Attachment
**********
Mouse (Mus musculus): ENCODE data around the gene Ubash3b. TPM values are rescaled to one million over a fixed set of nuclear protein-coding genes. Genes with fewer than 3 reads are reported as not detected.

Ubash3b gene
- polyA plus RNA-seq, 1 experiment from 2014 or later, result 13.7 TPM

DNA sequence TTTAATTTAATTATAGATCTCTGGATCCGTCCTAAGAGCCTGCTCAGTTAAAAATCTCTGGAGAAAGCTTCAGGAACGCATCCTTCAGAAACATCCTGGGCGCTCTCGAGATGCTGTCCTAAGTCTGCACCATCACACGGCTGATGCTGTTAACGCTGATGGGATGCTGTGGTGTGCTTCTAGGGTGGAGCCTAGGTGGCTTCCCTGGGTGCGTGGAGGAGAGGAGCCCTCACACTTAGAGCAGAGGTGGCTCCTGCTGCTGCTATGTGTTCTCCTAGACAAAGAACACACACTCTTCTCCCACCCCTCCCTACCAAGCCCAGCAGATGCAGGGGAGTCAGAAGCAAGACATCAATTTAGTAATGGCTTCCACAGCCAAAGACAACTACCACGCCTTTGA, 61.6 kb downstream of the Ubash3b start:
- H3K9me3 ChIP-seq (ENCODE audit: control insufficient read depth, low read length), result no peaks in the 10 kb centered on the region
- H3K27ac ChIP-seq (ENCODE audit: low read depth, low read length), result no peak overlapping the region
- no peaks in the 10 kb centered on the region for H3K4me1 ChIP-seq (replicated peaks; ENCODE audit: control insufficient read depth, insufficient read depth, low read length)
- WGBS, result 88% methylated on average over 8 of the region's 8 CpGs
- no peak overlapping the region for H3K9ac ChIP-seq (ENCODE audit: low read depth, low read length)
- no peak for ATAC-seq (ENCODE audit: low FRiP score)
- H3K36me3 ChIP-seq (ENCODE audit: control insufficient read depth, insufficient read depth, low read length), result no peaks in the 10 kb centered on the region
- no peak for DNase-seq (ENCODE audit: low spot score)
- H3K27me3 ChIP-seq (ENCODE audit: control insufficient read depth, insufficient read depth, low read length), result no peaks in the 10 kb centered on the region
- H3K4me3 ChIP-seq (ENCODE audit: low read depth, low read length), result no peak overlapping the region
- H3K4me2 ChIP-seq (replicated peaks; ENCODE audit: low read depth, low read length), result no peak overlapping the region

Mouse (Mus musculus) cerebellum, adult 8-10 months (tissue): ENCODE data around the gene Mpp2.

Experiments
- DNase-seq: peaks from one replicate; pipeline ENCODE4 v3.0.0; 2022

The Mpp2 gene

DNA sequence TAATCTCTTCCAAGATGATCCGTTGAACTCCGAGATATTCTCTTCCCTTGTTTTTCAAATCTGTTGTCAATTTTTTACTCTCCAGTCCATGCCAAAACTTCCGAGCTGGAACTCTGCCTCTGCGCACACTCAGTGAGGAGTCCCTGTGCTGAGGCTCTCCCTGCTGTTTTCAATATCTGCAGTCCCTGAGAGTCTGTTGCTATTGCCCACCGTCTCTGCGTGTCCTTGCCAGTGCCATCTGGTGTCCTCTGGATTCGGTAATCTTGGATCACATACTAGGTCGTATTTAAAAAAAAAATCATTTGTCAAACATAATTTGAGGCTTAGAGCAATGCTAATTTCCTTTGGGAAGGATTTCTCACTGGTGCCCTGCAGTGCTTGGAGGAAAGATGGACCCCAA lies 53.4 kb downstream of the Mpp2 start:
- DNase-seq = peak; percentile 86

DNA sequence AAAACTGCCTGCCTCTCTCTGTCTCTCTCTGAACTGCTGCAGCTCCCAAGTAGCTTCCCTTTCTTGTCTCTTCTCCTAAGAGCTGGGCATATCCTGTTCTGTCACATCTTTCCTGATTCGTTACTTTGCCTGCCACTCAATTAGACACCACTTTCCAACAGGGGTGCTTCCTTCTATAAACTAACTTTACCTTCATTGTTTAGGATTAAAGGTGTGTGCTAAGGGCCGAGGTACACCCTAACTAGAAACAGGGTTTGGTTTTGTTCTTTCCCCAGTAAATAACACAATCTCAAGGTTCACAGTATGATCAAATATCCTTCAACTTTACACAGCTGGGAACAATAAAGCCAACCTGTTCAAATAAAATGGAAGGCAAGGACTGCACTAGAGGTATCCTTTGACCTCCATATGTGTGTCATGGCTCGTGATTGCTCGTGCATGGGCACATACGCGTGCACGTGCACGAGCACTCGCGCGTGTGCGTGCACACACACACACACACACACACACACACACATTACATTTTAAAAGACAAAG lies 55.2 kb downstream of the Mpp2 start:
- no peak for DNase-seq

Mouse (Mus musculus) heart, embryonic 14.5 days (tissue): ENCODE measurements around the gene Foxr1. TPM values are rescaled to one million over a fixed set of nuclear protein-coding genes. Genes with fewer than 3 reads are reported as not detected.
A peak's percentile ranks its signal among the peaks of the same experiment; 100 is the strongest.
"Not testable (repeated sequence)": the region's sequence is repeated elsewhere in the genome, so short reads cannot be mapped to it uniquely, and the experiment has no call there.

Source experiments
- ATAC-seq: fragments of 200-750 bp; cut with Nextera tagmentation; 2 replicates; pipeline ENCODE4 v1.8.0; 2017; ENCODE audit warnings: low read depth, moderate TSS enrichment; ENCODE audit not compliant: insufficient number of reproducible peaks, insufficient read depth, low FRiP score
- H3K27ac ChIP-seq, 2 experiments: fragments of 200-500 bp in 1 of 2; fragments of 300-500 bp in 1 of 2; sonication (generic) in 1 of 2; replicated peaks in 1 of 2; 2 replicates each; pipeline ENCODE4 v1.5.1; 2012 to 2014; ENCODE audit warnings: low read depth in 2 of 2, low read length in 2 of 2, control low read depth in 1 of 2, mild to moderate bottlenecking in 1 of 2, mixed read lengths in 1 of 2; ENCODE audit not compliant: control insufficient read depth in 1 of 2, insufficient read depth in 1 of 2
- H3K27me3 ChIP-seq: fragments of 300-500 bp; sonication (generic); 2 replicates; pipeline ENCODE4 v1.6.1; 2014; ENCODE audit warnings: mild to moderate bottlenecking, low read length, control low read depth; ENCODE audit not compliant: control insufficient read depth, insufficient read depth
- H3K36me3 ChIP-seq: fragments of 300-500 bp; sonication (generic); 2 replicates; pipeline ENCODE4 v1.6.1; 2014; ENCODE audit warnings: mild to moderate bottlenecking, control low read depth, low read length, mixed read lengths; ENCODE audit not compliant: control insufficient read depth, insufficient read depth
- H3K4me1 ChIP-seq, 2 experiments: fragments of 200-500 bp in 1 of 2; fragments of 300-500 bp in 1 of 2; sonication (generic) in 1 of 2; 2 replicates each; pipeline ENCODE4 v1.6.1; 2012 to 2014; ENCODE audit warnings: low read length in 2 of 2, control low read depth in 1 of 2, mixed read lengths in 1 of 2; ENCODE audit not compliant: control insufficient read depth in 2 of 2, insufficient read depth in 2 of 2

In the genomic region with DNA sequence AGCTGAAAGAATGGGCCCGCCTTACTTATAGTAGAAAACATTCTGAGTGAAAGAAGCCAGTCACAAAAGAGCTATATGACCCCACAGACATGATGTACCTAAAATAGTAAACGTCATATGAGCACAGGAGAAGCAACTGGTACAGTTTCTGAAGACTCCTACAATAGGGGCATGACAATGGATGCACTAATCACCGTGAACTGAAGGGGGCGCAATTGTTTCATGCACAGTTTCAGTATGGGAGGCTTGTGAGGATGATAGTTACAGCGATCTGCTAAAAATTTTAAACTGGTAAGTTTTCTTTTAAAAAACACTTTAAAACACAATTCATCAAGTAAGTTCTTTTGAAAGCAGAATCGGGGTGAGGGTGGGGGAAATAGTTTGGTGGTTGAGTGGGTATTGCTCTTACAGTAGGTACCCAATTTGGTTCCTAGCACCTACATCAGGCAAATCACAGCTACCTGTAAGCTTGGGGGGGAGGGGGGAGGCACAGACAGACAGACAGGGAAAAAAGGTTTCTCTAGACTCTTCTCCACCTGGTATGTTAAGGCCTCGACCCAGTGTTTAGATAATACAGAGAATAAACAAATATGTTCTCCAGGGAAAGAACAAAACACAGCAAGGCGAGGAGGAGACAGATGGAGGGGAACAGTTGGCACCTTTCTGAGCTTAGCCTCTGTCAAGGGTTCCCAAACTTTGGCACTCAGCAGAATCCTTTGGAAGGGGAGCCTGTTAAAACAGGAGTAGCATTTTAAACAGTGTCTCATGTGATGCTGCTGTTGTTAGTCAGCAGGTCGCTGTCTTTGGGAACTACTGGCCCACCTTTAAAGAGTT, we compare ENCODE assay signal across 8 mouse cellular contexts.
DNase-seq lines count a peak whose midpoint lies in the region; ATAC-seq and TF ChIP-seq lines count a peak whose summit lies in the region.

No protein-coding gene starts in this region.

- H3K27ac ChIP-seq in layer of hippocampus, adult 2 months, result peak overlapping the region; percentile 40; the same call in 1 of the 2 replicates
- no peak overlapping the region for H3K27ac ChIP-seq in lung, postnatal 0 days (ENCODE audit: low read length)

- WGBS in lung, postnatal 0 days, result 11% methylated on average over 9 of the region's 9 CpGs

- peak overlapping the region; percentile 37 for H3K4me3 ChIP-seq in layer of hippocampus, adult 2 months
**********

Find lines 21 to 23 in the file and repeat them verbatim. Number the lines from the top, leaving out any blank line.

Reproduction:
- DNase-seq = peak; percentile 86

DNA sequence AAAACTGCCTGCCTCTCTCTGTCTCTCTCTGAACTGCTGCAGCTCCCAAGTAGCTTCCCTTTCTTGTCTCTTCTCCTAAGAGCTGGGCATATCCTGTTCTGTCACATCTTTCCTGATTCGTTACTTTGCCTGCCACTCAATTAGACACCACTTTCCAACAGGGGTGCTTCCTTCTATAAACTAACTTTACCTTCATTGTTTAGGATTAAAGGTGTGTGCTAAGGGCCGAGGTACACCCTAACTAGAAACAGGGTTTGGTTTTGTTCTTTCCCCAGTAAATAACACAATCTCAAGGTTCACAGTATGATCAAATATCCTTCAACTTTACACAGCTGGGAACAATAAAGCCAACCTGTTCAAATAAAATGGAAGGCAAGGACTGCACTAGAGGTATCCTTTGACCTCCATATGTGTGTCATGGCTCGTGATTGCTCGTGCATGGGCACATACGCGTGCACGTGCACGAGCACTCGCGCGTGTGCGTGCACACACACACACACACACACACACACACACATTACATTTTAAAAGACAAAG lies 55.2 kb downstream of the Mpp2 start:
- no peak for DNase-seq